Love, Death, and Comedy
Author: Richard Roper
Andrew’s life has a set and comforting rhythm. All in all, as long as he doesn’t look too closely, it’s a good life. Not a perfect one, but what’s missing can be made up for in the realm of fantasy, in the comfort of routine, in the subterranean friendships of Internet forums and the dulcet tones of turning records and Ella Fitzgerald’s tunes bouncing off walls and through the long nights. Yes, Andrew’s life is just fine so long as no one rocks the boat and no one guesses his one dangerous secret: the fake wife and family he created and now religiously maintains to pass a job interview.
Enter Peggy, brand new employee at the Death Administration Department of Public Health, that little known institute responsible for burying the unloved, the forgotten, the ones who die on the margins with no ties, decomposing slowly in bedrooms and on old sofas until finally, someone stumbles on them and the law quickly, tidily cleans up the mess. Peggy needs a new mentor and Andrew is the only one in the department who volunteers to do the dirty bit – visit the homes, paw through the artifacts of a lost life looking for enough money to bury the dead and any ties, family or otherwise, who should be notified, who might be interested in saying goodbye. And so, as Andrew shows Peggy the ropes, a surprising friendship forms, a dangerous bond that threatens to bring down Andrew’s walls, threaten his acquiescence, and make him think about everything that happens when someone lives and dies all alone.
Richard Roper’s dark comedy is far more than a mere write-up can capture. There is certainly a sadness and seriousness here – a look at those forgotten – but also a call to life, a reminder that we can and should change our lives instead of taking the easy way out of the dilemma, whether that be physical death or a kind of mental and spiritual death. It certainly doesn’t sound like the kind of subject matter that would ever be funny or romantic, yet it is both, with a sort of tongue-and-cheek lugubriousness. Life, in its way, is just a dark comedy and Roper plays with this, taking us away from the more depressing angles of the story and encouraging us towards the light, all the while layering on the sarcasm and admitting that when something can go hilariously wrong, it most certainly and dramatically will.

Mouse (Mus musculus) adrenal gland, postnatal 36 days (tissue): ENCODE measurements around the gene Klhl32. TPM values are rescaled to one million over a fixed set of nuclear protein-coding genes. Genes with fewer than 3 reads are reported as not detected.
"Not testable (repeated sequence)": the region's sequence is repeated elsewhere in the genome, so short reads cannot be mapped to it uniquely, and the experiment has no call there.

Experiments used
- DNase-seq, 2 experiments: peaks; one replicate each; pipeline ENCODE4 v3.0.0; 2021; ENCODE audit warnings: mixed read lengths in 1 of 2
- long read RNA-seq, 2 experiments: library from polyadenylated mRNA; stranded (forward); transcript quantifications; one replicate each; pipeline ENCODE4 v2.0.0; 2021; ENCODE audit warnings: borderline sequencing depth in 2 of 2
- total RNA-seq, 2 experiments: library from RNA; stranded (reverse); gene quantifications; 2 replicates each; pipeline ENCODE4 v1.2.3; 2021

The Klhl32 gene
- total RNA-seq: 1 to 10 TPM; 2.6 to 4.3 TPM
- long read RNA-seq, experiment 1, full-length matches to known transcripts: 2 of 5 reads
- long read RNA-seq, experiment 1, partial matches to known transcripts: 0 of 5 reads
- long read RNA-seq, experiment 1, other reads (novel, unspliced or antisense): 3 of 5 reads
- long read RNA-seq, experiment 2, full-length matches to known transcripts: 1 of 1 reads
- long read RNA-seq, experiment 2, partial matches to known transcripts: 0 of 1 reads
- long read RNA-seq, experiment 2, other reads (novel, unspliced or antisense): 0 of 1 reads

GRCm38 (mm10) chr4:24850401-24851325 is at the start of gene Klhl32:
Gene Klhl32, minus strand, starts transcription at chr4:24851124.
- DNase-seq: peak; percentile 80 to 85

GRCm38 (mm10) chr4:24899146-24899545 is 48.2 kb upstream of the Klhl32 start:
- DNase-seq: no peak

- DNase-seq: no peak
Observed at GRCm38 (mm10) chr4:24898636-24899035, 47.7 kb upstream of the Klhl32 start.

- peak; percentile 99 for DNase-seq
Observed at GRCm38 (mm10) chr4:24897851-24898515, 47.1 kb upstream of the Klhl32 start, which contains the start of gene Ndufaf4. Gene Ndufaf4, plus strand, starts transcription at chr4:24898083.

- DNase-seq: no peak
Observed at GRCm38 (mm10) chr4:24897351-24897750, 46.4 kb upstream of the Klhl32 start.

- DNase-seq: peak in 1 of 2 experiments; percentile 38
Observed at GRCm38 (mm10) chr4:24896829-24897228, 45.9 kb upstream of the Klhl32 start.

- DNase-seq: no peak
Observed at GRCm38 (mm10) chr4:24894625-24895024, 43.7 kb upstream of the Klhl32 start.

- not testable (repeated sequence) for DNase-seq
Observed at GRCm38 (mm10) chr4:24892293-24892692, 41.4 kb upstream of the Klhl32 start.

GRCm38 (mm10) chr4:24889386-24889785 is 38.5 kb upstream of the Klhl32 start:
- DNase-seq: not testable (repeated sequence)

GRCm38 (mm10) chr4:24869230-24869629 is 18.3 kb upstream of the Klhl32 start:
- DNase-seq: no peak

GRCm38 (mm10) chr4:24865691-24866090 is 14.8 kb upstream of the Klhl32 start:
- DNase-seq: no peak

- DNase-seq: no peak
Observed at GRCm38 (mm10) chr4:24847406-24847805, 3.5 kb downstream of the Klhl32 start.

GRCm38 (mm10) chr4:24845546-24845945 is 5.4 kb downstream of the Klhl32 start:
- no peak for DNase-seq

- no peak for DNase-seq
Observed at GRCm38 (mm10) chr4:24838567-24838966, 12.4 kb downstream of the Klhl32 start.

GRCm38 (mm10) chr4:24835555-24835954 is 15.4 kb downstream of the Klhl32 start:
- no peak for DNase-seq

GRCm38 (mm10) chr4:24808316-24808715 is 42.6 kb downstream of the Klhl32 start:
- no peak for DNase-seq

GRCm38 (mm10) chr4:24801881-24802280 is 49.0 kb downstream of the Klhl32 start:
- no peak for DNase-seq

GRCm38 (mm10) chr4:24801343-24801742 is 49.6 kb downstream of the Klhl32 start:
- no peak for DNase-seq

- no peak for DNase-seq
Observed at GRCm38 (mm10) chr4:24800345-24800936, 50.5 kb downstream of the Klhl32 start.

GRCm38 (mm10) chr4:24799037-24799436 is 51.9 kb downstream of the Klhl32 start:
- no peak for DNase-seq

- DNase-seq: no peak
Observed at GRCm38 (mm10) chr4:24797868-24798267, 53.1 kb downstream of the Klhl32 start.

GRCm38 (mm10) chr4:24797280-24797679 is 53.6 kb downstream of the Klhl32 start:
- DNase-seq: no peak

Now here is where I must step outside the praise for a moment and issue my one and only complaint. I normally would never like this type of book (and not for the reason you think.). The obvious romance that leads to redemption and second chances is set between the lovably befuddled and in-denial Andrew and Peggy, a married woman with children. In the casual way of much contemporary literature, marriage is hardly seen as an obstacle to seeking romantic partners elsewhere and welcoming them cheerfully. Now that’s not the full way this story deals with it; there are complicating factors that make Peggy’s husband less than sympathetic, but the overall story is casual about the real effects of divorce both for the spouses and the affected children. It makes the transition look painless and encourages readers that any sign of difficulty should be met with a switch in partners. It makes me mad, although I ultimately enjoyed the novel far too much to be as judgmental as I otherwise would have been. Still, the entire field of modern literature is deftly targeting the sacred.
Nevertheless, as the story continues, Andrew’s greatest secret comes under scrutiny – his fake wife and children, created solely for the purpose of passing an improbable job interview and then quickly spiraling out of control as the dreamy eyed Andrew first enjoys his fake life and then later finds it amazingly stressful (I’m talking about a man who organizes his lies with spreadsheets after all). This fake life is both integral to continue and impossible to live under anymore as Andrew and Peggy grow closer; Andrew starts to see himself in the empty apartments reeking of death and loneliness. Add in an abusive family, a blackmail attempt, some model trains, Internet friends come to life, work issues, a weird boss with a fixation on dinner parties, a painful memory, and the ongoing mystery of the dead old man and his wooden swans, and you have moments of poignancy interspersed with humor, anger, love, and everything in between.
In the end, How Not to Die Alone is an unforgettable story, both easy to read and compelling for its depth, uniqueness, and just-right sarcasm. This is a book for those who love fiction, drama, comedy, and romance. It has a little bit of everything and in the end, a lot of soul, compassion, and hope (despite the far more insidious cheating angle).
– Frances Carden
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